Why Do Humans Have So Few Genes?

I don’t quite know how to categorize the following post, because while it is fundamentally more physical anthropology, the whole issue that is being addressed is cultural. See, geneticists have been shifting the number of human genes for some time now. A good estimate is that humans have a little under or around 30,000 genes. You maybe confused, thinking, “Hey the human genome has been sequenced! Why are we working with estimates?” Well the human genome has been sequenced but there are gaps. Lots of them. There were two ways the human genome was sequenced, and the way that prevailed was the quick and dirty way.

Aside from having a hastily assembled genome, we really don’t know what a gene is. That definition shifts far more often than the number of genes in a particular genome. Once upon a time, a gene was a unit of heredity. It still is, but that definition is too vague. A gene is now any sequence of DNA that is transcribed. It doesn’t have to be a transcribed then translated into a protein, because there are a lot of products from a sequence of DNA that functions just dandy as RNA.

So now that we have an understanding of what a gene can be, it gets more complicated because genes are modified a lot in non-bacterial organism (i.e. us!). After being transcribed, an RNA molecule can be spliced or edited. Sections can be cut out here or there or even there or here. This process is called alternative splicing. So from one gene, many different products can be made depending on how it is edited or used. That begs one to ask then, is it not the number of genes that an organism has but the number of ways it can be alternatively spliced?

You’d think that’s what people would be asking, especially if they are scientists, but apparently a lot of people have their panties in a wad about the small number of genes we have. At least that’s what the science writers are touting out there. They keep rekindling the flame that we have almost as many genes as nematode, you know those tiny microscopic worms! That bugs a lot of people. Especially those that think humans are the greatest things to ever roam the Earth. People want to think they have the most; the most intelligence, the most prowess, the most genes. And the disappointment that has come with the fact that we don’t have that many genes, plays out as an ego deflation, which is exactly where the cultural aspect comes into play.

While humans are extraordinary in our own respects, we are predisposed to think of ourselves as the end all be all of evolution. Often we ponder how will we evolve, as if it is an answer even worth solving. This is a problem. And I think anthropology should step up to the plate and address it. We are ultimately in the business of explaining what it means to be human — so why do we think we have to have the most?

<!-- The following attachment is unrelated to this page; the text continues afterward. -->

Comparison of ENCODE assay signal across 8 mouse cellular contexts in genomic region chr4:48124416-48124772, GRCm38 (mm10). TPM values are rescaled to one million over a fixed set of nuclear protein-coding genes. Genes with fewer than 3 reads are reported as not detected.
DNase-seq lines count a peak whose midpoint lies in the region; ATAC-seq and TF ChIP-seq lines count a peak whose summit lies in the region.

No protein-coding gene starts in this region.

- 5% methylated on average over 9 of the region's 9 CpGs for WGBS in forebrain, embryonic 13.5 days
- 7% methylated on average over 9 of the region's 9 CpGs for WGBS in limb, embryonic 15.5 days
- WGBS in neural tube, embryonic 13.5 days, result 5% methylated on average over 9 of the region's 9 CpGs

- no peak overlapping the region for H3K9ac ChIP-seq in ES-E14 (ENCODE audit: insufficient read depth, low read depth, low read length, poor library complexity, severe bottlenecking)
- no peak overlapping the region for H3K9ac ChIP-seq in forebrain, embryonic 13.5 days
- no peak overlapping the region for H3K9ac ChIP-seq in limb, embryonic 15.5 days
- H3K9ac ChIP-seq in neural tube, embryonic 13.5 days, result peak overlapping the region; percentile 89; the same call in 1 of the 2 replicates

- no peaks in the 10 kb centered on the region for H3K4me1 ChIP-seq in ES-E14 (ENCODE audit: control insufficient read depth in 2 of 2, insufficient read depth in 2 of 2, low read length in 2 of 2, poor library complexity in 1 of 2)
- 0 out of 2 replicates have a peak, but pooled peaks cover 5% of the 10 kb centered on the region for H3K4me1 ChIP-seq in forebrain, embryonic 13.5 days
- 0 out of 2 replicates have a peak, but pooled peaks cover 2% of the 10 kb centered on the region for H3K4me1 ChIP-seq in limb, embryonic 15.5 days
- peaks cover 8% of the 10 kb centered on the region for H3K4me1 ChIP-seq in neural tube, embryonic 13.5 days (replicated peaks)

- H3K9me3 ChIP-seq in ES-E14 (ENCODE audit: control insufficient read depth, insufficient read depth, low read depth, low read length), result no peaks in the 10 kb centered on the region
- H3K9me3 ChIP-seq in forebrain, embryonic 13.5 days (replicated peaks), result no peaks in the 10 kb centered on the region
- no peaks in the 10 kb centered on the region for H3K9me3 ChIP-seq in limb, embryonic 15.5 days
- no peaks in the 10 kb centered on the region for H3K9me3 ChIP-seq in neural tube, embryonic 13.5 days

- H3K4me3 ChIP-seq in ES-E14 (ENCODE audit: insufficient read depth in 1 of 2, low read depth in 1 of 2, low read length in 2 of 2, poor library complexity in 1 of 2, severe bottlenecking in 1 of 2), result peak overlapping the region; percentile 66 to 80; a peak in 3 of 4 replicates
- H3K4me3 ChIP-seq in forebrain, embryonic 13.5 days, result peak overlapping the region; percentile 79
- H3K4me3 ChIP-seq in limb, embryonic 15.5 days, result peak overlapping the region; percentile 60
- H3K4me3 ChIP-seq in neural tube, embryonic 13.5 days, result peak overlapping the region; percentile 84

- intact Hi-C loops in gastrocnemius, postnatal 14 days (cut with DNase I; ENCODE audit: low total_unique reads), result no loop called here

It seems like biochemist Dr. Larry Moran, who writes in his blog Sandwalk, also sees this problem but in a much different light. He nails one of Science‘s top questions, “Why Do Humans Have So Few Genes?” as a matter of ignorance on behalf of science writers — and I’m relieved that he has at least addressed it. I’m relieved that there is some sanity out there amongst the scientific community. Here’s exactly how Dr. Moran has phrased is argument,

“[This is] a very “wrong” question that reflects an ignorance of the scientific literature and a profound misunderstanding of evolution, developmental biology, and gene expression. Humans have exactly the number of genes that we expect. They don’t need to have many more genes than fruit flies or worms because a small number of unique genes are all that’s required to make significant differences in development. They don’t need to have special complexity mechanisms to “explain” anything because there’s nothing that needs explaining. Human genes are fundamentally the same as those in Drosophila melanogaster (fruit fly), Caenorhabditis elegans (nematode worm), and Arabidopsis thaliana (a small flowering plant).

This “top 25 question” illustrates exactly the problem that I alluded to earlier. You don’t recognize the important questions in science by polling science writers and editors. The “right” questions are the ones being asked on the frontiers by the creative experts who are thinking outside the box. This is an “inside the box” question and very few of those ever turn out to be important.”

Dr. Moran, you are right. This is a non-sensible question to even bug ourselves with and I agree that science writers shouldn’t always be asking the important questions. However, I see the blame ultimately come down to our modern day cultures. We have disengaged ourselves so much from the rest of the living world that we can’t fathom to think there are living things with bigger genomes than our own. Our science writers are merely appeasing to the ignorance of the general public. This is what the masses want answered. The unanswerable tripe. I consider it a sad revelation, more of an ego deflation that this is what we preoccupy our collective minds with than the number of our genes.

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